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‘Big picture’ politics reaps rewards

Recently, David Suzuki recognized Guelph as one of four Canadian cities leading the way in taking action on climate change (Beacon News, July 24, 2014). This is a huge achievement and deserves to be celebrated.
It follows a series of awards and top honours given to Guelph:
• in 2011, Guelph topped msn.com’s list of “Canada’s next most livable cities”
• in 2013, Statistics Canada identified Guelph as the second safest community in the country, and the safest community in Ontario
• Guelph has been commended for being the first community in North America to work towards developing a city-wide district energy network
• in 2014, Guelph won the Ron Lance Memorial Award for the highest rate of residential waste diversion in Ontario
• Guelph won a 2014 Sustainable Communities Award from the Federation of Canadian Municipalities for its Community Energy Initiative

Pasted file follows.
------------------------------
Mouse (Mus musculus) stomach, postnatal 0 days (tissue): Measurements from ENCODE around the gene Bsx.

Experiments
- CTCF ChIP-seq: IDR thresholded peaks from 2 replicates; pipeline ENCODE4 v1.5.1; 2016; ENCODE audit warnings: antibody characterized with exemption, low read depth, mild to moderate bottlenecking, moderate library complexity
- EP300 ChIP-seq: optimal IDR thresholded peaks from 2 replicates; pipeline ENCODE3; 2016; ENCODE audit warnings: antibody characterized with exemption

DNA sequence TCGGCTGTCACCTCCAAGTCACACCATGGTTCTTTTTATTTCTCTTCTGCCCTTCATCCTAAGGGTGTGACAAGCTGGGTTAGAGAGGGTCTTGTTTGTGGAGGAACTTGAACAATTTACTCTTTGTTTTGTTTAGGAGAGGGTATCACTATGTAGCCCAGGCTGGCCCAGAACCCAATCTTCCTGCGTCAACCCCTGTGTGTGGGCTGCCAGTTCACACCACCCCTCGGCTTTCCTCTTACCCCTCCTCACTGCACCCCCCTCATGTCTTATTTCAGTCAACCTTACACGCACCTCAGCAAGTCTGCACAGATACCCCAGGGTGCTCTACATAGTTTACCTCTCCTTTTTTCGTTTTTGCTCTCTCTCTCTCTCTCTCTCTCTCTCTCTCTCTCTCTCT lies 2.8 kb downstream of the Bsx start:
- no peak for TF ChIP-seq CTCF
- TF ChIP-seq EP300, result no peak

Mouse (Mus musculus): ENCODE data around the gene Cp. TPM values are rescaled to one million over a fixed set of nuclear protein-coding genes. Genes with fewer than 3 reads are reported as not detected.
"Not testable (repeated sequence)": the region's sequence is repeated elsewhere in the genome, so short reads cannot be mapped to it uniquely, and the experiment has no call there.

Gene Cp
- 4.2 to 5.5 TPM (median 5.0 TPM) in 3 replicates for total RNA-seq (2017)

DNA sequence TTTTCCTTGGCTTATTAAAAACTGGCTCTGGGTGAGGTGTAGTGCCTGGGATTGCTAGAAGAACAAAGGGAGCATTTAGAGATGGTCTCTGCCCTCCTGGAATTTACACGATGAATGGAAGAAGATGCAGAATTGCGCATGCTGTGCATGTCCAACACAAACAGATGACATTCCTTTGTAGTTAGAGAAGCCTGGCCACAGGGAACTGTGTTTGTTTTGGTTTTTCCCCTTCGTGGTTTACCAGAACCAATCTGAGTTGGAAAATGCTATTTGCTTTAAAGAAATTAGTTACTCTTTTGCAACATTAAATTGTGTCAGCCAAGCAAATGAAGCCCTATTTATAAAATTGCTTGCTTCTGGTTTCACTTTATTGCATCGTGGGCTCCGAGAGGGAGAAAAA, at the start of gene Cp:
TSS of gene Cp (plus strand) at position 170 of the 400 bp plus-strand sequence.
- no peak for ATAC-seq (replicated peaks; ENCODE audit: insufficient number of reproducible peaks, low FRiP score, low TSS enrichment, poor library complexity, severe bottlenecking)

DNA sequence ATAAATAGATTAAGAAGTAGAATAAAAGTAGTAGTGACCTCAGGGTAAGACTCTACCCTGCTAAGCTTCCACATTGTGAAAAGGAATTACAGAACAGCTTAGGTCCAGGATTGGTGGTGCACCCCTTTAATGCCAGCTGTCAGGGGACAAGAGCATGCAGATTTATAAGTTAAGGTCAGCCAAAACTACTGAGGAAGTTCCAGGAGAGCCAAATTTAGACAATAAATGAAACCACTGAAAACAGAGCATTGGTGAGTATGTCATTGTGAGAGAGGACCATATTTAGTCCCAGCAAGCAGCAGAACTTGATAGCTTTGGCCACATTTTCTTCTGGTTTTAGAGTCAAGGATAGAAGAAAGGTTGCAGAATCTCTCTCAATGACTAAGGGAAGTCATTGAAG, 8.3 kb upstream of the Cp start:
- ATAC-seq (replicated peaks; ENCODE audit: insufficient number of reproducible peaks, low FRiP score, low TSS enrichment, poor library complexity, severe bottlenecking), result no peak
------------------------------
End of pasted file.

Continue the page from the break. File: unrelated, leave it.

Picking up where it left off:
• the Canadian Urban Institute gave its 2014 City Builder award to Mayor Farbridge in recognition of her “bold vision and leadership in sustainability, community energy, and the revitalization of downtown Guelph.”
What’s important about these awards and achievements is that they don’t happen on their own. Rather, they’re the result of visionary leadership at the top and hard work to take innovative ideas and make them happen. ‘Big picture,’ long-term thinking is a rarity in politics, and it’s what makes a city great. I’ve lived in seven different cities as an adult, and Guelph is by far the most livable of those. I know the reason for that, and I’ll remember it when it comes to October’s election.
Shirley Hunt   Guelph

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